Sunday night, as we tucked the kids in at TEN O’CLOCK again, Juliette sleepily declared that this had been the best weekend of her life. Now, Juliette is prone to exaggeration and Lord knows, she feels all the feels, but this time I could see her point.
Saturday she’d dressed in her favorite pink garden dress, worn flowers in her hair, played at a friend’s house, then attended an outdoor party with live music, a tire swing, and tons of snacks. Sunday she went to Ms. “Wee-Ann’s” house, a beloved preschool teacher, swam in the pool with a billion teenagers, then donned ten pounds of Mardi Gras beads and took off for a riverfront parade, where she danced and waved roses. She set the flowers afloat, climbed back in the car and went to yet another party, complete with lots of hugs and, again, TONS of snacks. What’s not to love?
No. It wasn’t just Memorial Day.
It was a funeral.
It was a cry-until-you-can’t-breathe, use-every-tissue-in-the-box, hug-until-your-arms-cramp, glorious, devastating celebration of life and send off into whatever comes next.
The church was overflowing. People crammed into the choir-loft, leaned against the walls, spilled out the front doors. It felt like all of East Nashville was there.
Kim wasn’t a celebrity. She was a mother and a gardener, a traveler, a reveler and a school librarian. She wasn’t flashy or loud or self-aggrandizing. She was funny as hell but never attention seeking. She was often the quietest person in the room. She didn’t write a best-seller or cure cancer – though God knows, we all wish she had. There are scores of things she did do that I could list for you, but here’s the important bit:
Kim loved well.
And that’s enough. It’s more than enough. That’s the very hardest best thing. That’s the thing that packed the church. That’s the thing that glued all those people together for event after event all holiday weekend long.
And here’s the magic, the alchemy that turned the worst weekend ever into the best: In the midst of our grief and anger and feelings of injustice, we remembered how to love each other.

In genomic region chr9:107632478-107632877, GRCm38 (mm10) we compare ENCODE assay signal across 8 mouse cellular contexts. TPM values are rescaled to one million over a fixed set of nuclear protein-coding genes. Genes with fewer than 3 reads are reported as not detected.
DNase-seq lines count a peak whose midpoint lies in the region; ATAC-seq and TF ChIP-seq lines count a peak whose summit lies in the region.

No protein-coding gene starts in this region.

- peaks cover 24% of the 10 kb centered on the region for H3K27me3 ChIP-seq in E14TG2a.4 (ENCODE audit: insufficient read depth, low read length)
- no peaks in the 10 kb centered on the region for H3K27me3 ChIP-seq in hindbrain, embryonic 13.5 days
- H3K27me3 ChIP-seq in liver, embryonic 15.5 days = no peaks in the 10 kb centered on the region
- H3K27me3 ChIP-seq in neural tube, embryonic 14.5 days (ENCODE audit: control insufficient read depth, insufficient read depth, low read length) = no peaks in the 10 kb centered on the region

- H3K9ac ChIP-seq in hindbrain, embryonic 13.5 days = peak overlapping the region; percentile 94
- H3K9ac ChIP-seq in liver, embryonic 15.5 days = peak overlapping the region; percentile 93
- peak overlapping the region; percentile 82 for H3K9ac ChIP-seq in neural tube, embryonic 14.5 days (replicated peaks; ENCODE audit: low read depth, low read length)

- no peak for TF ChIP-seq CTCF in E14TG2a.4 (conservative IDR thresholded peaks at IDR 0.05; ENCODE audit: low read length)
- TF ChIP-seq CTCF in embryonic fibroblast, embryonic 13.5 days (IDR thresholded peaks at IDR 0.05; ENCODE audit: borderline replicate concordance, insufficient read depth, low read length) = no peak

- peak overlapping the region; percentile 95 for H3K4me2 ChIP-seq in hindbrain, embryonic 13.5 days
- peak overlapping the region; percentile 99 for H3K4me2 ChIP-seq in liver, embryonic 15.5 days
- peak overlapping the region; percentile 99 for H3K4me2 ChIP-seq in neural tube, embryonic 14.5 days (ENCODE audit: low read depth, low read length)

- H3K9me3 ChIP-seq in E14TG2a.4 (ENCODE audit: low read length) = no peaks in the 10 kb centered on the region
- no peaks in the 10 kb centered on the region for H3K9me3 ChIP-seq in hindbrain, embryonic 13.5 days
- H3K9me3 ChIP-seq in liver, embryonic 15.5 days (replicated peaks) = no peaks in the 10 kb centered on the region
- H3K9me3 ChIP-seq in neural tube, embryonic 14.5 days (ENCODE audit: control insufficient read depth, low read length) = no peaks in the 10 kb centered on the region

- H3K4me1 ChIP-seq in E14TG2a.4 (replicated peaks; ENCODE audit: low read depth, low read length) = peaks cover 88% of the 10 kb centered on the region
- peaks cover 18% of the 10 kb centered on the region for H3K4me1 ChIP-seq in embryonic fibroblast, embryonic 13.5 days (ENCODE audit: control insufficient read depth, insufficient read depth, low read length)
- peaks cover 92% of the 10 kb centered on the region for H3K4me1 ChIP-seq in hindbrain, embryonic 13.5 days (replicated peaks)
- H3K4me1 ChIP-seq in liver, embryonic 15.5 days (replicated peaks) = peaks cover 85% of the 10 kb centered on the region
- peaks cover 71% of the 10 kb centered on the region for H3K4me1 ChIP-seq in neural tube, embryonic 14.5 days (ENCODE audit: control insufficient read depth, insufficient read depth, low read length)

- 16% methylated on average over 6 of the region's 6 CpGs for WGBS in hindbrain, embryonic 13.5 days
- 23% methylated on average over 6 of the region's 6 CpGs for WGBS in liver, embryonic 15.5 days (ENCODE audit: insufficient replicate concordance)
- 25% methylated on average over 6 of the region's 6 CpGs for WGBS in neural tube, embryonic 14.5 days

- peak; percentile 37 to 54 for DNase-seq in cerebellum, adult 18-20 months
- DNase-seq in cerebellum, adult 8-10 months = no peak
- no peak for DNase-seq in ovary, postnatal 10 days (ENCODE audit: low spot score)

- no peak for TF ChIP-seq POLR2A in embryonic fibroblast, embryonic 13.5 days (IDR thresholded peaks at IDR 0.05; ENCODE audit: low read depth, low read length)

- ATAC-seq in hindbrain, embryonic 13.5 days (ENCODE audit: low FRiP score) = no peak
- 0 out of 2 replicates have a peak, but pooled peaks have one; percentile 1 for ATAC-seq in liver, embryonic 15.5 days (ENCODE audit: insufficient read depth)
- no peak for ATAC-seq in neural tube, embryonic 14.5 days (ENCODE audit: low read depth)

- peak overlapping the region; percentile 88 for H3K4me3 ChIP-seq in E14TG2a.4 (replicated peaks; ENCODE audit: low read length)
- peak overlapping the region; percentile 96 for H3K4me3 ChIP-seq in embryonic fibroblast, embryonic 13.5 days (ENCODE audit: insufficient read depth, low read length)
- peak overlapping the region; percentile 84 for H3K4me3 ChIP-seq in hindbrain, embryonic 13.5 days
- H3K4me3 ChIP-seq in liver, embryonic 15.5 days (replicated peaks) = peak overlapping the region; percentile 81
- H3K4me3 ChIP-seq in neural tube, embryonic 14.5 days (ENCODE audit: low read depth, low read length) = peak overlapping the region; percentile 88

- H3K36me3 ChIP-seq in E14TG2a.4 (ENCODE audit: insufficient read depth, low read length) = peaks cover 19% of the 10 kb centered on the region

We cried and danced; threw up in the yard and petted each other’s heads. We kissed each other’s children, some we hadn’t seen in two years and twelve inches. We plugged old numbers into new phones, plugged new numbers into old phones.
At home, we vowed to do better. We discussed dinner parties and guitar pulls. We looked up our friends’ gig dates and actually marked them down in our calendars.
Sunday evening, there was a second line parade. We met at Riverfront Park and danced our way down to the shore. As the band played Do Whatcha Wanna we tossed flowers into the river and bid farewell to Kim, sobbing and clapping, dancing and sending traveling mercies. It was a send off almost worthy of such a beautiful soul.
It’s unseemly I suppose, to say that a funeral was inspiring. But there it is.
I’ve been letting things get in the way of the important work of loving. Things like laziness, perfectionism, fear. I’ve been holed up with my books, computer, and the best of intentions, but little follow through. Kim’s weekend made me resolved.
I refuse to let another friend’s birthday go by uncelebrated. I refuse to wait so long between visits that my tribe’s children look like strangers. I refuse to think that social media is an acceptable stand-in for real relationship. I refuse to put off inviting friends over because my house is trashed.
So watch out.
I plan to show up in worn-off makeup and ill-fitting clothes – the way I usually look – hauling an extra forty pounds and a box of “homemade” Kroger cookies.
But I’ll show up. Yes, indeedy. Because as everyone this weekend said, “We gotta stop meeting like this.”